"We're starting to see the surge, we're starting to see the wind," said Anchorage's Andrew Bogar, who has a good view of the power from Hurricane Florence.
 
But he is not along the South Carolina coast. He's about two and a half hours away in the capital city of Columbia. Bogar helps coordinate relief efforts from the Red Cross command center set up there.
   
"We've been moving volunteers into the communities, and we've been staffing the shelters as the counties have asked for them," said Bogar.
 
He will help oversee a variety of relief services after the storm. Those range from disaster recovery to mental health.
 
Evacuation orders went out to nearly two million people in North Carolina, South Carolina and Virginia. But because the hurricane has weakened since earlier in the week, Bogar fears many people will ignore the word to leave.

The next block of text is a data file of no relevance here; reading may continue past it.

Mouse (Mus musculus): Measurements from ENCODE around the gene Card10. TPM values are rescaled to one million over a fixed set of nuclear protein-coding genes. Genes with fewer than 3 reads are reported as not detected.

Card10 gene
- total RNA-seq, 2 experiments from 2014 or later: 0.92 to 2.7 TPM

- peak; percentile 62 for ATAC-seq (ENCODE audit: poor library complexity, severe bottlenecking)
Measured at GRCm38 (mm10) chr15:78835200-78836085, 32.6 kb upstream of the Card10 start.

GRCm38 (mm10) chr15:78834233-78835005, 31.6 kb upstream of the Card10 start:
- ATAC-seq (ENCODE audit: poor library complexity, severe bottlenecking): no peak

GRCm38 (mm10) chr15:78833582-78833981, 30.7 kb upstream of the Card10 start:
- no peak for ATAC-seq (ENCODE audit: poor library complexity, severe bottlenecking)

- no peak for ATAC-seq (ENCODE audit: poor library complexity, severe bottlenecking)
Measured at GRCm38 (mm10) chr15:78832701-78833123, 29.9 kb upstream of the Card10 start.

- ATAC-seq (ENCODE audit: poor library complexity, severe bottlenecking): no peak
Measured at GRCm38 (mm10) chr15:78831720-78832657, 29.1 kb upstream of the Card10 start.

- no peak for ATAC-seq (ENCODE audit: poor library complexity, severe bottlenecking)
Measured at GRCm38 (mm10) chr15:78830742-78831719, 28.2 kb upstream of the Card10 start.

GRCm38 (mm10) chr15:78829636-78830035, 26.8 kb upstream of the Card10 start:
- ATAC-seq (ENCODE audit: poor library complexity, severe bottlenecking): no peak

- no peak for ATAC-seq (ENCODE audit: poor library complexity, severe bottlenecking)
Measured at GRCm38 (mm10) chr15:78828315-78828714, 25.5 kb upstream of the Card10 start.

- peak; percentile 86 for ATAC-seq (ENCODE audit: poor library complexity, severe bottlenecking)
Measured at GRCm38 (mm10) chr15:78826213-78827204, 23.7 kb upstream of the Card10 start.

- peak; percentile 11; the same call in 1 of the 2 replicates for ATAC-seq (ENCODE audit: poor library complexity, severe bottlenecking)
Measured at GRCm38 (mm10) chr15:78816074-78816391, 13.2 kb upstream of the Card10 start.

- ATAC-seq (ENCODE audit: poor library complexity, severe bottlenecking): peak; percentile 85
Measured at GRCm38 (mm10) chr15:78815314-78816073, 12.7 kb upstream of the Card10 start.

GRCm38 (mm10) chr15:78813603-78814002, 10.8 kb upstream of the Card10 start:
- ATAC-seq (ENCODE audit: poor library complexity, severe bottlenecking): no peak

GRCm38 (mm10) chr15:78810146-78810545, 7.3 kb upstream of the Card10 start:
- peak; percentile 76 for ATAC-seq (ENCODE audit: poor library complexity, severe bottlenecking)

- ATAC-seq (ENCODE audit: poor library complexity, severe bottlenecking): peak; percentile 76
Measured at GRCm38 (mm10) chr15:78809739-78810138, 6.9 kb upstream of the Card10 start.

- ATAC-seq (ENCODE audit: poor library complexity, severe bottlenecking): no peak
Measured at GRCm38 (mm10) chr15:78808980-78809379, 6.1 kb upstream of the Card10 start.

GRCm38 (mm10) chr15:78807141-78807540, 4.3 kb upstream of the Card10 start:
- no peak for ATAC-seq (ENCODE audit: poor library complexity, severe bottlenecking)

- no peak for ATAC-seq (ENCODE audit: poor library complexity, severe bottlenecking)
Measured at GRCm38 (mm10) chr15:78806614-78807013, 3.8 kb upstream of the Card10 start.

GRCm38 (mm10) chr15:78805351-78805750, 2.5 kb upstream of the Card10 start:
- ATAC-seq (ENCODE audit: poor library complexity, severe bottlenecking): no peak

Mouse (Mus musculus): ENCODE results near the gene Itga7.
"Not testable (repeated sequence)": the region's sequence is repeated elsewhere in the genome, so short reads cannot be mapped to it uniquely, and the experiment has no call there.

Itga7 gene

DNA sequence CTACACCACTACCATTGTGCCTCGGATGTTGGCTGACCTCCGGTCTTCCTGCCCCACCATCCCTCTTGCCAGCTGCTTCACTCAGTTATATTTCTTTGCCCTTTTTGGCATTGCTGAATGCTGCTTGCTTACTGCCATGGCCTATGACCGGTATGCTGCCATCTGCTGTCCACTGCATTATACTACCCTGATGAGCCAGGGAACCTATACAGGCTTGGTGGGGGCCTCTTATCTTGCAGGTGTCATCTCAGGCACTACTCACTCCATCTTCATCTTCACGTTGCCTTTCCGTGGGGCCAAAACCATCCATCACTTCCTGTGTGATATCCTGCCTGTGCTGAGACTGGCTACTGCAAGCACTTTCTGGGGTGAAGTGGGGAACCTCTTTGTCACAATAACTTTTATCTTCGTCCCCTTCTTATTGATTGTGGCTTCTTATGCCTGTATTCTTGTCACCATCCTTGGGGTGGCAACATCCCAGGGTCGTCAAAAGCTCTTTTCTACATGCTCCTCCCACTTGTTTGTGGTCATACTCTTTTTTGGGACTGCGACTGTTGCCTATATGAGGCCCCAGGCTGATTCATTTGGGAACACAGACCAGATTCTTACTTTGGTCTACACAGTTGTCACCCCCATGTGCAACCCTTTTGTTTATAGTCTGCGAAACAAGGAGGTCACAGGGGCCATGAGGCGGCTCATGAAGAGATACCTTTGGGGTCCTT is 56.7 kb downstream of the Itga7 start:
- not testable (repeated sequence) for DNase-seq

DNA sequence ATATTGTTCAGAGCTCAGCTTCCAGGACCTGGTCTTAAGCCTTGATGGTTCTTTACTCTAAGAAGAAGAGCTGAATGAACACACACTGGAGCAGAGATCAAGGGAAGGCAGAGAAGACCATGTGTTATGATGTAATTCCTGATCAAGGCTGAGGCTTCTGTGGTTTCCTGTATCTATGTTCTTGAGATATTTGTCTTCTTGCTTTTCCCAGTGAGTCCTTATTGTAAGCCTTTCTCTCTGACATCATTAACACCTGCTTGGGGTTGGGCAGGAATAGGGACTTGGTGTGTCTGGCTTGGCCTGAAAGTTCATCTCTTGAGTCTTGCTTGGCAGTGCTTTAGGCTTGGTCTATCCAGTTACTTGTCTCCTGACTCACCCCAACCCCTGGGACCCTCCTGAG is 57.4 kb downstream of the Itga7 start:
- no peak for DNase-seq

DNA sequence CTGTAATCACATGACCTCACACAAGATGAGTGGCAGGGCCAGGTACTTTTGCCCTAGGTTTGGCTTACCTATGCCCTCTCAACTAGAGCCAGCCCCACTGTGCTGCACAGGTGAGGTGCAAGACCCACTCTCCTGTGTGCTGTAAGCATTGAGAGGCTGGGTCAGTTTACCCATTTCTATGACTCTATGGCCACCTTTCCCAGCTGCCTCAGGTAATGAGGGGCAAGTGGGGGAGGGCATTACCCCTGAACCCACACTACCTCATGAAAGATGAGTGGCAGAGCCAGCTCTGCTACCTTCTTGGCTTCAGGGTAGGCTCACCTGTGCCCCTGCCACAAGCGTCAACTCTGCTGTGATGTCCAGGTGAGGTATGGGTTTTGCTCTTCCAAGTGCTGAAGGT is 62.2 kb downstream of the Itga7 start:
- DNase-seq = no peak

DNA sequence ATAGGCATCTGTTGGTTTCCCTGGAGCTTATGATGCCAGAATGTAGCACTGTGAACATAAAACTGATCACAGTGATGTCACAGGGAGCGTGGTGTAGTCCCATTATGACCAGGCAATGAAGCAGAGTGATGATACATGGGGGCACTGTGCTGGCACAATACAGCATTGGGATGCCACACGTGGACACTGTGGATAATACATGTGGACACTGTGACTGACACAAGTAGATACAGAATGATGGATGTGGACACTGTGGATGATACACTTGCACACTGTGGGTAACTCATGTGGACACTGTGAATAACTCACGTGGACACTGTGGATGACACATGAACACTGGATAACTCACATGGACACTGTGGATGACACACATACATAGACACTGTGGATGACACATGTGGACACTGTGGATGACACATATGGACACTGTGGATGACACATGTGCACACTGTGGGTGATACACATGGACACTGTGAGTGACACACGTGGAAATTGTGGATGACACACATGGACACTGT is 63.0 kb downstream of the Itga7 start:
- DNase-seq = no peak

"Individuals will see a Category 2, and go 'Oh, it's a Category 4, it's gone to Category 2, it must be so much safer now,' we don't want people to get lulled into a false sense of security. If you can evacuate, we need you to evacuate and get to a safe location," said Bogar
  
The wind and rain are not the only concerns.
 
"The other thing we're worried about it is, the storm moving inland, and for the lack of a better term, stalling, and just sitting there, and dumping a lot of water on a lot of these low-lying communities that historically have seen flooding before," Bogar said, as he is not the only Alaskan who will help the victims of the storm.
 
Crews from the Alaska Air National Guard loaded up supplies Wednesday, to be used to help in the relief effort. Military life is something Bogar understands, as he served in both the Navy and Army. Bogar said his latest role helps fill the void after he retired from that life.
   
"You lose your identity when the uniform comes off. You pretty much know your place and order in the world while you're in service, and you get out, things get a little wishy-washy I guess is a good way to put it," said Bogar.
 
Florence is a powerful storm, but even it can not stand in the way of true love. One couple tied the knot early Thursday afternoon in Myrtle Beach. A ray of sunshine in the path of Mother Nature's fury.

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